Tax Policy Center, Dec. 22, 2017: Over time, the net benefit of the combination of an expanded CTC and the loss of personal exemptions would narrow because the personal exemption amount is indexed for inflation but the CTC is not. Because all the individual income tax provisions of the TCJA would expire after 2025 except for the less generous inflation measure for indexing the tax system, both families would see a modest tax increase in 2027.
By 2027, both of the couples would be paying $150 more in taxes, the Tax Policy Center says. TPC did not provide estimates for years other than 2018 and 2027.
The Republican Line: Pennsylvania
One ad (below) starts by saying, “Conor Lamb isn’t telling you the truth. Lamb doesn’t support a middle class tax cut. Fact: Lamb opposed the $2,900 middle class tax cut, calling it a ‘complete betrayal.’”
Lamb says he supports a middle-class tax cut, just not this tax cut.
On Dec. 1, Lamb did call the Republican tax bill “a complete betrayal,” because he said it gives too much of a tax break to the wealthy. Lamb tweeted this in response to Sen. Claire McCaskill’s complaint that lobbyists had written amendments for the Republican tax bill at the 11th hour: “Complete betrayal of the middle class. We were promised infrastructure & jobs, instead we get big tax cuts for the rich written by & for corporate lobbyists. People in #PA18 are tired of being lied to. We’ll put an end to this hypocrisy on March 13th.”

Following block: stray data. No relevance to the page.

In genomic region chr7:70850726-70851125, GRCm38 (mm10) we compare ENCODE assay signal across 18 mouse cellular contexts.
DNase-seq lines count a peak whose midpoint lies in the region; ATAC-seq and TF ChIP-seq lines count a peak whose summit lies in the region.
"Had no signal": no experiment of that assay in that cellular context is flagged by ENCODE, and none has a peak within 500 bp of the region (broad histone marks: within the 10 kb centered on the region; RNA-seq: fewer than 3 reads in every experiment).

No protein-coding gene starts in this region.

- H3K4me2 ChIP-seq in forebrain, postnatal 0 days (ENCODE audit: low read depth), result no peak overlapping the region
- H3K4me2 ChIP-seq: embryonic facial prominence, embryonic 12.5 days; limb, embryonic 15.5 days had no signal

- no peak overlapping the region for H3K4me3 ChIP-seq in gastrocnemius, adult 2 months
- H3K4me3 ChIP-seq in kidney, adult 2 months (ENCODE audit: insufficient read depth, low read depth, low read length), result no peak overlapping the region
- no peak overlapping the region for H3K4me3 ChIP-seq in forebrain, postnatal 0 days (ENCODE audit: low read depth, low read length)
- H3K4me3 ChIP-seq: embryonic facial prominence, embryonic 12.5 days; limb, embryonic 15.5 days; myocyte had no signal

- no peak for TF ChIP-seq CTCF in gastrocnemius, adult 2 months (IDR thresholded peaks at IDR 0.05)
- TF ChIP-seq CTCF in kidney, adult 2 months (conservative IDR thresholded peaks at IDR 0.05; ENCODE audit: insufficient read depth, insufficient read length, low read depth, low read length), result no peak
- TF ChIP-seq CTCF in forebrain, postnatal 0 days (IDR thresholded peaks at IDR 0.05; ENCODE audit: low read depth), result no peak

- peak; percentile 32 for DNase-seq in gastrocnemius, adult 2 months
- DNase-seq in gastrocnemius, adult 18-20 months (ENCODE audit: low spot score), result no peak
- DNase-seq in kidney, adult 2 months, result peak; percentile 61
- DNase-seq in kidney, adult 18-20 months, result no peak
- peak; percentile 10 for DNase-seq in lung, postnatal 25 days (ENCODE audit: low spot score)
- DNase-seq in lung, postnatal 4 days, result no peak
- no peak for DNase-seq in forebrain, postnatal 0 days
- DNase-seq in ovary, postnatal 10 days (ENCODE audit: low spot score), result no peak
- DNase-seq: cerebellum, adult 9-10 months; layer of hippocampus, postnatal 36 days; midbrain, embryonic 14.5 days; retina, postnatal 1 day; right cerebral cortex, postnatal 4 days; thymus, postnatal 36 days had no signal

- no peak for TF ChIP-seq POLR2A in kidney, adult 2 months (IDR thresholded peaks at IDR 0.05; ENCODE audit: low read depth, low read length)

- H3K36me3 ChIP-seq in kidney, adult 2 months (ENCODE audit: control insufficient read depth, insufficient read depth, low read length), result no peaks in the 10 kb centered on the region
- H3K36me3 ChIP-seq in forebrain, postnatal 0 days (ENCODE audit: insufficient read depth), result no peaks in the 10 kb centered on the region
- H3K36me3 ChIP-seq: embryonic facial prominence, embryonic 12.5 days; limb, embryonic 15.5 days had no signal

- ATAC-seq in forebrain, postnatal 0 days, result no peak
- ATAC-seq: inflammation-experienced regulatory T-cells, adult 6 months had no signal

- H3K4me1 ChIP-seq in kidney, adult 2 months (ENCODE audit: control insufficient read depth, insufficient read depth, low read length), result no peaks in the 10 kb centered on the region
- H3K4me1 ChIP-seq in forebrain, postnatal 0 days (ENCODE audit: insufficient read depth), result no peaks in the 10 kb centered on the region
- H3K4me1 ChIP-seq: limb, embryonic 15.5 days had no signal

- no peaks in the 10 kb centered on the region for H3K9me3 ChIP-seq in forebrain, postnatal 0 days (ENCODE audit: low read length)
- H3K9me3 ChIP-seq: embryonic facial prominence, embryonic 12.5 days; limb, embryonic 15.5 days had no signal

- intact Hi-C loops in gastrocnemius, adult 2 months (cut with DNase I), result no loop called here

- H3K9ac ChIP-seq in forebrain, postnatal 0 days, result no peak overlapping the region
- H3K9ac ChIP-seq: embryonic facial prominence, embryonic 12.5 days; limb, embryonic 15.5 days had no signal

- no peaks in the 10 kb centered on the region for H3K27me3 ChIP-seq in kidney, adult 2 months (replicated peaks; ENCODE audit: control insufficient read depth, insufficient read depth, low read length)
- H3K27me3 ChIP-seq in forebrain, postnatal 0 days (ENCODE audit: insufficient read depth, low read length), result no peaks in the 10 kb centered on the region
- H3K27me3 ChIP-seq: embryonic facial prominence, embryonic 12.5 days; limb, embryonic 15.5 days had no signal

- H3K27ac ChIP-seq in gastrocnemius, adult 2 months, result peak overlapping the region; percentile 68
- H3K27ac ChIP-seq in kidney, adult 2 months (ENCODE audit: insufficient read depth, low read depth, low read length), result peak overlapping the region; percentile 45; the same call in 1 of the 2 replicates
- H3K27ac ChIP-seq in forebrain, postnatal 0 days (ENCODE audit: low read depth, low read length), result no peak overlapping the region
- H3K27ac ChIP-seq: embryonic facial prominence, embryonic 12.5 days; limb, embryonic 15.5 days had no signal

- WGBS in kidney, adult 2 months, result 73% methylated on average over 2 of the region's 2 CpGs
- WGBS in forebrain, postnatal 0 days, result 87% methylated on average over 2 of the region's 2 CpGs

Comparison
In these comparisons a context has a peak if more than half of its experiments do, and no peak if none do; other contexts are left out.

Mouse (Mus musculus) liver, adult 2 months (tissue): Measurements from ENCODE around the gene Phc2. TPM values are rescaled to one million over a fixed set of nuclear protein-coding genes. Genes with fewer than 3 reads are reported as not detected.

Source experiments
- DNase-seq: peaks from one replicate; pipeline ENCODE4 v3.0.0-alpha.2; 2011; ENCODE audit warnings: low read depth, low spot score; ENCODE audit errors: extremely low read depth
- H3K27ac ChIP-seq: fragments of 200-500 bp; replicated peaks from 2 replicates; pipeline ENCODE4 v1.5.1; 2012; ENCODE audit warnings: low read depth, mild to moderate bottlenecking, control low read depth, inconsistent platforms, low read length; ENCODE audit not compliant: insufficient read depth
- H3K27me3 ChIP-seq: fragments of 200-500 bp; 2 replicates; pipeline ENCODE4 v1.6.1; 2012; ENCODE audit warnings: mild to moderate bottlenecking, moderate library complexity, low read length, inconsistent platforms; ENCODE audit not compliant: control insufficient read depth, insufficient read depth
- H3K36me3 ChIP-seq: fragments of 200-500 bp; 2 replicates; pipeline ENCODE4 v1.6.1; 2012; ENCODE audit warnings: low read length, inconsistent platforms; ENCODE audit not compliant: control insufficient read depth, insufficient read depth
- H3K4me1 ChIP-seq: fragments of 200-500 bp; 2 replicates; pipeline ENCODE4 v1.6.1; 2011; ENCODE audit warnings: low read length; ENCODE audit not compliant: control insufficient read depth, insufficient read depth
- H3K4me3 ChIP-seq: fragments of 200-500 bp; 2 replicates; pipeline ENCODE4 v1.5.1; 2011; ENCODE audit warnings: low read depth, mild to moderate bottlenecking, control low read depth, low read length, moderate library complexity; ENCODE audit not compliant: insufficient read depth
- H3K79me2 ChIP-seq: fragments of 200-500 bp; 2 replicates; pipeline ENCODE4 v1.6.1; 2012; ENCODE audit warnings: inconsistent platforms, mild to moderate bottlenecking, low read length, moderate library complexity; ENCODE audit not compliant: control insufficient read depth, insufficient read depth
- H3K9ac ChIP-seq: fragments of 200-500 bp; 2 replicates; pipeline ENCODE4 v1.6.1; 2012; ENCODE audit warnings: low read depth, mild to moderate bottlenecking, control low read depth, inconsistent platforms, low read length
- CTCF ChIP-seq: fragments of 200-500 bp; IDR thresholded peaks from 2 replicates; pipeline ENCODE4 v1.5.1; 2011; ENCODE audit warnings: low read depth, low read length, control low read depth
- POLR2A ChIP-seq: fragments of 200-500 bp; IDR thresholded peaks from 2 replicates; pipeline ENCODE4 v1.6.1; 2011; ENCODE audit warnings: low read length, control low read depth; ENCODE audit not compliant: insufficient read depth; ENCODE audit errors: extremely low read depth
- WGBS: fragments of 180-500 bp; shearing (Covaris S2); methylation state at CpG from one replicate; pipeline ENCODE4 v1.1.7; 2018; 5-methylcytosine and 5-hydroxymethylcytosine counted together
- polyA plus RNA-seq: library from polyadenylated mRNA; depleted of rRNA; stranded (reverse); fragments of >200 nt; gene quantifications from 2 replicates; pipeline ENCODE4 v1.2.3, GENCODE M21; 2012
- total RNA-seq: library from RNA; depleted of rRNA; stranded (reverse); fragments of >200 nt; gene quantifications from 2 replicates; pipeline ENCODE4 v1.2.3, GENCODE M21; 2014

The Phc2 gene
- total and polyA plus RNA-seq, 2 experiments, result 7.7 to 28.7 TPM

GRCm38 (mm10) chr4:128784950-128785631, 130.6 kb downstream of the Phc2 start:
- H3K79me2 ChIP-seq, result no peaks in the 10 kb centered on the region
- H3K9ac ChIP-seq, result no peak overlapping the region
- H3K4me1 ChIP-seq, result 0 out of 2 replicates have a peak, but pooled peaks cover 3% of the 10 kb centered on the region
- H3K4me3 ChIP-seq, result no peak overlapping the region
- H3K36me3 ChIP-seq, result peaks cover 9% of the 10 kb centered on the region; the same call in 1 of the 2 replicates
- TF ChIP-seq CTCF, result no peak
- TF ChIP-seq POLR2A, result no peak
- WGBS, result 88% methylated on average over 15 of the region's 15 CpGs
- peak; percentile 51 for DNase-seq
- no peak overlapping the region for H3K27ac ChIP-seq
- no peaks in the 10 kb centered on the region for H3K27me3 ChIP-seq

As it did in other ads airing in the Pennsylvania race, the Congressional Leadership Fund says in this ad that the new tax law will provide a “$2,900 middle-class tax cut” for taxpayers in Pennsylvania’s 18th Congressional District. That’s more than a third higher than the Republicans say the “typical family” in the U.S. would receive.
The ad provides no information on which families might see a $2,900 tax cut — except for a footnote that gives the source as the House Ways and Means Committee. On its website, the Republican committee staff says it estimated how much the tax cut would save families in every congressional district based on the U.S. Census median household income for a family of four in that district.
For the 18th Congressional District in Pennsylvania, the committee based its estimate on a household income of $100,920. But the median household income for a family with children under 18 years old in the 18th District is $91,983, according to the U.S. Census. The median family income — which takes into account all family types — is $81,024 for that district.
The $2,900 savings is also subject to the same caveats as the $2,000 savings for the “typical” U.S. family. The tax cut would be less for families with children 17 years and older, and the tax savings would be smaller over time as certain provisions of the law take effect or expire.
As we have said before, the impact of the tax bill varies, depending on each taxpayer’s income, tax credits, deductions and expenses. For personalized estimates, the IRS has developed a tool that allows taxpayers to estimate how much they should withhold in federal taxes in 2018 — which will give taxpayers an indication of how much their tax liability has changed since last year.